The United Kingdom’s agriculture sector faces challenges and opportunities as a result of Brexit, according to the House of Lords’ EU Energy and Environment Sub-Committee.
Specifically, the industry will need to overcome challenges posed by the UK’s leaving the Common Agricultural Policy (CAP), not least as CAP funding currently supports many farms across the UK.
Repatriating agricultural policy-making to the UK will also require careful consideration, regarding the needs of the industry. Future trade agreements and the devolution settlements are also critical factors to be assessed moving forward. The changes will affect an industry, which by its very nature must make long-term business decisions. A transitional period will also be needed to allow farmers survive and prosper post-Brexit.
These are among the findings and recommendations of a report entitled ‘Brexit: agriculture’ published by the Energy and Environment sub-committee. Commenting on the report, Lord Teverson, who chaired the group, said:
“Post-Brexit the UK’s agriculture and food sectors face enormous challenges. Life after the EU’s Common Agricultural Policy will not be easy for the many UK farmers who rely on its financial support.
“But leaving the EU is also an opportunity for the UK, and its constituent nations and regions, to move away from the EU’s ‘one-size-fits-all’ policies on farming and food. We will be able to really think about what we want to do with agriculture, food and the environment.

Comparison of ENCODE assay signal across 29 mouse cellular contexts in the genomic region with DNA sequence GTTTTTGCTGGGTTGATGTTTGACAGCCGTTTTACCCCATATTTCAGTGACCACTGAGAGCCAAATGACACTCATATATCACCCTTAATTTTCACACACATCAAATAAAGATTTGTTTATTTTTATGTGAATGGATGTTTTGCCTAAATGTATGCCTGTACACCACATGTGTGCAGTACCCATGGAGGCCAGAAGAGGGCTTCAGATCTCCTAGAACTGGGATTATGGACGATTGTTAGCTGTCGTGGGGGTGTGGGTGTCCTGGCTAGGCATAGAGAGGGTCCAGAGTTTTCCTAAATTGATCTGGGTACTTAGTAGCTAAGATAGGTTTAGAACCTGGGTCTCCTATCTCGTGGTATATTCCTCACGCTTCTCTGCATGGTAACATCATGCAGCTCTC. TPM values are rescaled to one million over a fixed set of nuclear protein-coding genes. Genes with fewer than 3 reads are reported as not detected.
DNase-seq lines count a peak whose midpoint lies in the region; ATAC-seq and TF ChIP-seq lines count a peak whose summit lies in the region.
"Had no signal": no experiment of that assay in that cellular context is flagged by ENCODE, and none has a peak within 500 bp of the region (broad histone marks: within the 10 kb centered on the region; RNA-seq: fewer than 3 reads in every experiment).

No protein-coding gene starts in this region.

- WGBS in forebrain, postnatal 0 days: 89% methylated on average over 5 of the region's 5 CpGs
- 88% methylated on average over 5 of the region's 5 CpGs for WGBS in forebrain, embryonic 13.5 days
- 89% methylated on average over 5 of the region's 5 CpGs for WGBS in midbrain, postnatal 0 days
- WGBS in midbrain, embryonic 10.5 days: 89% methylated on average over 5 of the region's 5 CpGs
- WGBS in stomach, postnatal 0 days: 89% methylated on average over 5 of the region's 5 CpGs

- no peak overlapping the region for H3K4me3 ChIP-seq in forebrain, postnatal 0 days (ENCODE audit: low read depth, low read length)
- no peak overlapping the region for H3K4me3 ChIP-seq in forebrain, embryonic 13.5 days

“Trade, especially with the EU, is really important for the agri-food sector. It is unlikely that a comprehensive trade deal with the EU will be negotiated before Brexit, so a transitional deal is vital to avoiding a ‘cliff edge’ for farmers. The Government and the devolved administrations will also need to be careful that tailored agricultural policies don’t create non-tariff barriers for UK exports.”
The report addresses a number of the issues that will dominate discussion within the UK’s agri food sector over the next few years including: the withdrawal by the UK from the Common Agricultural Policy, future trade in agri-food products and future access to labour.
The report specifically recognises that both tariff and non-tariff barriers could disrupt integrated supply chains between the UK and the EU, and pose a particular challenge for the agri-food sector in Northern Ireland.